When writing about the Aktion Reinhardt Camps, orthodox historians commonly refer to the camps Belzec, Sobibór and Treblinka, which according to their narrative were pure extermination camps, but in fact served as mere transit camps for Jews deported to the East either for construction work or for resettlement. From a telegram sent by Hans Höfle, we learn that the Majdanek Camp near Lublin was also considered a camp of “Einsatz Reinhard,” as it is called in that document. Majdanek, however, was neither a pure extermination camp, nor was this even its secondary function. It was almost exclusively a labor camp – even in the current orthodox narrative. Right after the war, Soviet propaganda claimed that it was an extermination camp, but by 2005, this claim was all but abandoned by the orthodoxy.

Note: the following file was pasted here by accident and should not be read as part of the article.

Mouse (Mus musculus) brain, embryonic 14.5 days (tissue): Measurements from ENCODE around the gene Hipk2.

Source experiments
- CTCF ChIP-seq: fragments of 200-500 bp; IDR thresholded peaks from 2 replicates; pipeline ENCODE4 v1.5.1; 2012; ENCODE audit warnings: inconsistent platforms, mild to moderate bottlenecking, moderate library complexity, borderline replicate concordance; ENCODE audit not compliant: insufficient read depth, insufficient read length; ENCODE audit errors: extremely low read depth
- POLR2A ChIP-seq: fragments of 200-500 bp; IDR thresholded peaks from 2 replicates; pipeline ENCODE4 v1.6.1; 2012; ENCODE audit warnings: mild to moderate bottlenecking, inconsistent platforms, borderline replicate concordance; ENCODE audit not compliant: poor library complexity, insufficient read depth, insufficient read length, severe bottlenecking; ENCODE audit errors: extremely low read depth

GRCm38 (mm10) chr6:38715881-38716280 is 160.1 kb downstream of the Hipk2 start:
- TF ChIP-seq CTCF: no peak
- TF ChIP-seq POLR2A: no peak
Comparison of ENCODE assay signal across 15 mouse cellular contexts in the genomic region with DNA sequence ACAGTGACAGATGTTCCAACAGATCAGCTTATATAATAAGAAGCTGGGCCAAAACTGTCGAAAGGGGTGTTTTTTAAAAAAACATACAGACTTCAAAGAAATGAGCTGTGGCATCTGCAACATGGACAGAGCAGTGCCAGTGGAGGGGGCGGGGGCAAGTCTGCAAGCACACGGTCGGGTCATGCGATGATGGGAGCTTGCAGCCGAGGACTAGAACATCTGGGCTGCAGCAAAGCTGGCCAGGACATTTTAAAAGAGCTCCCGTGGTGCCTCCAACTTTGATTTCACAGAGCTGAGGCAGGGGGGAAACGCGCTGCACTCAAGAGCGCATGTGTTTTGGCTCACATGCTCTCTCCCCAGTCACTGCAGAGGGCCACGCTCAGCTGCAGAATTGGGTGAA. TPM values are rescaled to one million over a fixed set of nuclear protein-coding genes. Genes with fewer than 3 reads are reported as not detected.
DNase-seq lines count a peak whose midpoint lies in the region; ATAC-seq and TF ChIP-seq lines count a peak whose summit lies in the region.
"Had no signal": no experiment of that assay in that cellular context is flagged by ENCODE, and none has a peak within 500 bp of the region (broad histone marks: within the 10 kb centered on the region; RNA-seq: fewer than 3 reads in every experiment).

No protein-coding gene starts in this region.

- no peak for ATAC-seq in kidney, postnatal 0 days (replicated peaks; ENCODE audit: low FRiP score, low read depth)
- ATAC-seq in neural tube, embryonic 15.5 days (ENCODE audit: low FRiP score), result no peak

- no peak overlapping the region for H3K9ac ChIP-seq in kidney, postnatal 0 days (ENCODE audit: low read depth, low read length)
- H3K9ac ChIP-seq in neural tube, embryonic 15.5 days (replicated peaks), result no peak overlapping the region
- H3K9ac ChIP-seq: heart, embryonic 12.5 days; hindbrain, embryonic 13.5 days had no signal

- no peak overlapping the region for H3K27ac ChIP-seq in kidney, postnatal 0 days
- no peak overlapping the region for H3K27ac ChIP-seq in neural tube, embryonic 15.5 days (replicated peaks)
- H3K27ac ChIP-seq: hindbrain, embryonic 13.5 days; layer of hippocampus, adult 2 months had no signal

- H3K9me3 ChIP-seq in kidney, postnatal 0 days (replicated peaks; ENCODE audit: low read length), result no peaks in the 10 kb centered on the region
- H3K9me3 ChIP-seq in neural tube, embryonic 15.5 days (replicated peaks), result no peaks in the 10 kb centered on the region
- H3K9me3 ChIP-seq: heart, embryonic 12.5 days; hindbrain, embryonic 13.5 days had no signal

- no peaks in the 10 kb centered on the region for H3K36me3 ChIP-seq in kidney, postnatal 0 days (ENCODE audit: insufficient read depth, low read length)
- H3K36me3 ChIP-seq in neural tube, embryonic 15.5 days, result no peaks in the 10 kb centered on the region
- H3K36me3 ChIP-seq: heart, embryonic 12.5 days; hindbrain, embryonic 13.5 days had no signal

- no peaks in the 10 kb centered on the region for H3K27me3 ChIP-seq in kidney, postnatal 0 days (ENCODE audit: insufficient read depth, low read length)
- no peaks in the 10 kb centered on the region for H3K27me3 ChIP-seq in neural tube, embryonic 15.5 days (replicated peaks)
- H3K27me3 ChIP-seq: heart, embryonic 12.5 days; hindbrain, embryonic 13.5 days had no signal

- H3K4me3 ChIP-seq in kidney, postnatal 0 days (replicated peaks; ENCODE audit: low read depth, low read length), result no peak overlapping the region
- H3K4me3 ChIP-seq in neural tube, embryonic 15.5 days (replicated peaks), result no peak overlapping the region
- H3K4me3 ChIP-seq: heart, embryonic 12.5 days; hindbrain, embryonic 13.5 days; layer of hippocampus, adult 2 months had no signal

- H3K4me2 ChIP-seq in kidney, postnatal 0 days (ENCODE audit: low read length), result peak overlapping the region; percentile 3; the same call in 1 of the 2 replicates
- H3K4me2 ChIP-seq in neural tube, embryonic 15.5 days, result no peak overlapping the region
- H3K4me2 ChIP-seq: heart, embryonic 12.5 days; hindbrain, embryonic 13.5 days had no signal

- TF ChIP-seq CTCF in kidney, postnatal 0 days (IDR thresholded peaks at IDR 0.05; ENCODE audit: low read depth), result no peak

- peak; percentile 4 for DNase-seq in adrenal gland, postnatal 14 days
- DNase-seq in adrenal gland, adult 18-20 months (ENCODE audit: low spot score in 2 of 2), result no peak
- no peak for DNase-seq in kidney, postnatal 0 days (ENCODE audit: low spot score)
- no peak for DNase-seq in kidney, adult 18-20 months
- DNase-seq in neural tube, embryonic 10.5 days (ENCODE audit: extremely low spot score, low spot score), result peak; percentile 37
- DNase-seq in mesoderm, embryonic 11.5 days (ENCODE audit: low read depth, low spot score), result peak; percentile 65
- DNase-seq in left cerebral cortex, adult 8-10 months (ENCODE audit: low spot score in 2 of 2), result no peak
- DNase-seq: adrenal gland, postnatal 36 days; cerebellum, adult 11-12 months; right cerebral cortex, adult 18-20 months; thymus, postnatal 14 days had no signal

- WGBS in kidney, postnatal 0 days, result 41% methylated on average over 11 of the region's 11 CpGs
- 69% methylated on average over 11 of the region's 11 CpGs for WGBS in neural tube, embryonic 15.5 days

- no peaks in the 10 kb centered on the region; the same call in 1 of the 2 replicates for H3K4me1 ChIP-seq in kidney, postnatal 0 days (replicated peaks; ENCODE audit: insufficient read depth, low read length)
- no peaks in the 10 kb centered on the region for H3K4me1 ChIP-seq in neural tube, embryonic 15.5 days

Documents from other camps, such as Auschwitz, also on occasion mentioned Aktion Reinhardt as some aspect of their operation, although in no way connected with any murderous activities. Other documents about Aktion Reinhardt also clearly show that this operation had nothing to do with mass murder at all. See the entry on this term for more details.